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java – Initialization in polymorphism of variables-Exceptionshub

Posted by: admin February 25, 2020 Leave a comment

Questions:

Suppose you have the following code

class A {
    int i = 4;

    A() { 
        print();
    }

    void print () {
        System.out.println("A");
    }
}

class B extends A {
    int i = 2;              //"this line"

    public static void main(String[] args){
        A a = new B();
        a.print();
    }

    void print () {
        System.out.println(i);
    }
}

this will print 0 2

Now, if you remove line labeled “this line”
the code will print 4 4

  • I understand that if there was no int i=2; line,

A a = new B(); will call class A, initializes i as 4, call constructor,
which gives control over to print() method in class B, and finally prints 4.

a.print() will call print() method in class B because the methods will bind at runtime, which will also use the value defined at class A, 4.

(Of course if there is any mistake in my reasoning, let me know)

  • However, what i don’t understand is if there is int i=2.

why is it that if you insert the code, the first part (creating object) will all of sudden print 0 instead of 4? Why does it not initialize the variable as i=4, but instead assigns default value?

How to&Answers:

It is a combination of several behaviors in Java.

  1. Method overriding
  2. Instance variable shadowing
  3. order of constructors

I will simply go through what happened in your code, and see if you understand.

Your code conceptually looks like this (skipping main()):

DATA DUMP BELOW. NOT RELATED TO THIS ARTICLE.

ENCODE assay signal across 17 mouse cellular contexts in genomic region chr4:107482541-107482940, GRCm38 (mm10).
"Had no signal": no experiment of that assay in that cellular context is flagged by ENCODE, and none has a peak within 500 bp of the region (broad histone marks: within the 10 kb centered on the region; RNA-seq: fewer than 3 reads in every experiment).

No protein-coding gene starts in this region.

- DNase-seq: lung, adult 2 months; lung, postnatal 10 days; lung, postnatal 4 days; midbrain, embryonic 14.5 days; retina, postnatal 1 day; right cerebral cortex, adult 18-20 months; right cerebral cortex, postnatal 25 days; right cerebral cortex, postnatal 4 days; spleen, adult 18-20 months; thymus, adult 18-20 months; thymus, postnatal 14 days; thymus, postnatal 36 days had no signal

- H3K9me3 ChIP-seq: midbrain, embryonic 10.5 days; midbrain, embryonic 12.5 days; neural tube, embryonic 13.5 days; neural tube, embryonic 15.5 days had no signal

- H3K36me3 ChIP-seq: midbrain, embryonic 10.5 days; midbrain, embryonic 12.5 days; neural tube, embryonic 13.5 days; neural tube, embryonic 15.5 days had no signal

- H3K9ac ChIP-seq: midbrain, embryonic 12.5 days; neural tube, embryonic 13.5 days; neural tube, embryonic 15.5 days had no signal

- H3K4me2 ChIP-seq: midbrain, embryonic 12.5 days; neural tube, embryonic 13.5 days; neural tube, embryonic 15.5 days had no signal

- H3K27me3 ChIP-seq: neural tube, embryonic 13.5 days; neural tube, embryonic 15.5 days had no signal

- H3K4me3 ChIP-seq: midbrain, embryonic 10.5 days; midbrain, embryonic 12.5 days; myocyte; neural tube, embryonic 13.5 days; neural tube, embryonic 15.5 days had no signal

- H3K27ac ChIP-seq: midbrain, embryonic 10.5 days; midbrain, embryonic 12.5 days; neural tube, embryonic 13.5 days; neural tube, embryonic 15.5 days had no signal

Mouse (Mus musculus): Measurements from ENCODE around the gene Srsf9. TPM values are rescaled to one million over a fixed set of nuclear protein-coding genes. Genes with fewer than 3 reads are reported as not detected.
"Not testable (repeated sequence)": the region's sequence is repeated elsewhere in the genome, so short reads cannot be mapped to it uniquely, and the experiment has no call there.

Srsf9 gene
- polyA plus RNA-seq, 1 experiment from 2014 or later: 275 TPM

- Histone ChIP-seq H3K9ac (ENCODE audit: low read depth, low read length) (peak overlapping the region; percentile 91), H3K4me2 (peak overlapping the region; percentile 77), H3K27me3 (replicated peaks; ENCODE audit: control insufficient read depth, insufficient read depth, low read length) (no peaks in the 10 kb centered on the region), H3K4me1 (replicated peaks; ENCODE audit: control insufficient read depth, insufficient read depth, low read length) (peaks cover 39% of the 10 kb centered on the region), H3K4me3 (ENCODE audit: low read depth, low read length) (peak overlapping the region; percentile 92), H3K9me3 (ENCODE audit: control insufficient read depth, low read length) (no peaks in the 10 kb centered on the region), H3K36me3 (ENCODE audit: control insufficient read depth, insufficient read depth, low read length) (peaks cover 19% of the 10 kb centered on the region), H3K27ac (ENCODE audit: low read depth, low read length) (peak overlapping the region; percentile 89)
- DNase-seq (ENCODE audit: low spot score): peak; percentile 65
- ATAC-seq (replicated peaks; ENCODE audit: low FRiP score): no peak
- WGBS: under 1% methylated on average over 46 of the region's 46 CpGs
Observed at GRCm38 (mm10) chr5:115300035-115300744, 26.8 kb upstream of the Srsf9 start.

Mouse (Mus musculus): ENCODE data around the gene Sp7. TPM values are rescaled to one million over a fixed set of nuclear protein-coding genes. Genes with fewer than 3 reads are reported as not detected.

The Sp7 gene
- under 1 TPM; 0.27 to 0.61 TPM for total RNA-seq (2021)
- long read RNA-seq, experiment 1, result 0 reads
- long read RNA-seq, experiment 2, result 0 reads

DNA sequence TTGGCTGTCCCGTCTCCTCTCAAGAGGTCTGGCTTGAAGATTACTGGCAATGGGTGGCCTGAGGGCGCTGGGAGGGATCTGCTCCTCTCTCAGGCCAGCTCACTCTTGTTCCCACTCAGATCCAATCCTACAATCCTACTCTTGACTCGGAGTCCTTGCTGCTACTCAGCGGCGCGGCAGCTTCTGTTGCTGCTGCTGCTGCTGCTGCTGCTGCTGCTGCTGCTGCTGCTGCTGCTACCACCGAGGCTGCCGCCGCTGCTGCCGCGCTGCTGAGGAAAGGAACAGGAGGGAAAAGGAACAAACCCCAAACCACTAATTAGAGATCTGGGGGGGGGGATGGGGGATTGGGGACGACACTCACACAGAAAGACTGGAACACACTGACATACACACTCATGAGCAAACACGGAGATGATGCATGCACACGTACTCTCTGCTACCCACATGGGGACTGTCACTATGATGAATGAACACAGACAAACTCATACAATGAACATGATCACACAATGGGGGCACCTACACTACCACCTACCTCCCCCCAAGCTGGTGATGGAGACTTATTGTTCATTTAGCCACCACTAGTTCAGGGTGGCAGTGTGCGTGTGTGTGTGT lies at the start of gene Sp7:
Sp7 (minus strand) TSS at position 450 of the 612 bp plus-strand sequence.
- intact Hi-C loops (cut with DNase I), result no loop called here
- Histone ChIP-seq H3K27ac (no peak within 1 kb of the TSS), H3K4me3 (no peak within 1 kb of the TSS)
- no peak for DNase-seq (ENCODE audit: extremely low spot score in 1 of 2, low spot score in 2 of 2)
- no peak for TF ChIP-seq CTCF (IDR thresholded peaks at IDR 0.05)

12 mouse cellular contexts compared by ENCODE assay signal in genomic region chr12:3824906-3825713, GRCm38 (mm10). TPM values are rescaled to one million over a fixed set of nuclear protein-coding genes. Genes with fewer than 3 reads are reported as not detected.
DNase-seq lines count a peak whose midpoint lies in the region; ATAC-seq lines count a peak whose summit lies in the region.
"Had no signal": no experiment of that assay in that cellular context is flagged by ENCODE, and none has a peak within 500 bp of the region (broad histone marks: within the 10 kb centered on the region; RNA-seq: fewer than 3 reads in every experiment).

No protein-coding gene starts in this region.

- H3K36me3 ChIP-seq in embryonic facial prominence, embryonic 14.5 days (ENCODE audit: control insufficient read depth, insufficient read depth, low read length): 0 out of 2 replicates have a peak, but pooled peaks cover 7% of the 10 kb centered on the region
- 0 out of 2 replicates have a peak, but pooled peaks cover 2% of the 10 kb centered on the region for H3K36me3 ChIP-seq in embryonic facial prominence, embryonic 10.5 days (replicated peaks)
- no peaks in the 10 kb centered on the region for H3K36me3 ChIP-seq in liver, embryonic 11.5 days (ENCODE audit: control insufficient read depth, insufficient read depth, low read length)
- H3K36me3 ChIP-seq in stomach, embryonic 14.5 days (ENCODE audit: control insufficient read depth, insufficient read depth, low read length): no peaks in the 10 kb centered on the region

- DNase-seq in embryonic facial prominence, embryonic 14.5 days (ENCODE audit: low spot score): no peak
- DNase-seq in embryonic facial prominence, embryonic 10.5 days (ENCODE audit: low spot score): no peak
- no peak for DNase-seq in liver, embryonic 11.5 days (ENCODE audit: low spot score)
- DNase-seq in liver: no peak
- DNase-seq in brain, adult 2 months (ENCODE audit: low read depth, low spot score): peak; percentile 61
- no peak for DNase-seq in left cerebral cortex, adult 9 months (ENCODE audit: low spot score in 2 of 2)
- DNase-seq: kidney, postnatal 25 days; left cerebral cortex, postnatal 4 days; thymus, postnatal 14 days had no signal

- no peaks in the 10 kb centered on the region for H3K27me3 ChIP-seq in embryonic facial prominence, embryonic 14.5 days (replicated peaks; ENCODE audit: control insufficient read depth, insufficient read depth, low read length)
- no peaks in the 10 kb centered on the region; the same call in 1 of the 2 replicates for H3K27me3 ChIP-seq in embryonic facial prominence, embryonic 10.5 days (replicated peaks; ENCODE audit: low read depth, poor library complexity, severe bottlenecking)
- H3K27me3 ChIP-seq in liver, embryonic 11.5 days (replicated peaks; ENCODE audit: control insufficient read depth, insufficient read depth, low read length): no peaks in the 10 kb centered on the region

class A {
    int i = 0; // default value

    A() { 
        A::i = 4;  // originally in initialization statement
        print();
    }

    void print () {
        System.out.println("A");
    }
}

class B extends A {
    int i = 0;              // Remember this shadows A::i

    public B() {
        super();
        B::i = 2;
    }

    void print () {
        System.out.println(i);
    }
}

So, when in your original main(), you called A a = new B();, it is constructing a B, for which this happens:

  • A::i and B::i are all in default value 0
  • super(), which means A’s constructor is called
    • A::i is set to 4
    • print() is called. Due to late-binding, it is bound to B::print()
    • B::print() is trying to print out B::i, which which is still 0
  • B::i is set to 2

Then when you call a.print() in your main(), it is bounded to B::print() which is printing out B::i (which is 2 at this moment).

Hence the result you see

Answer:

All the instance variables in the new object, including those declared in superclasses, are initialized to their default values – JLS 12.5

Therefore, your variable B::i will be initialized to 0. The constructor in B will be like:

B() {
    super();
    i = 2;
}

So when you call

A a = new B();

The constructor in A will call the print method in B, which will prints the i in class B, which is 0.

Answer:

In your case the class B, the declaration of “i” hides the declaration of “i” in A, and all references to “i” in the child class refer to the B.i not the A.i.

And so what you see in A.i is the default value of any int attribute in java which is zero.

Java instance variables cannot be overridden in a subclass.

You want to try this for more clarification.

class B extends A {
    int i = 2;              //"this line"

    public static void main(String[] args){
        B b = new B();
        A a = b;
        System.out.println("a.i is " + a.i);
    System.out.println("b.i is " + b.i);
    }

    void print () {
        System.out.println(i);
    }
}

Ouput:

a.i is 4
b.i is 2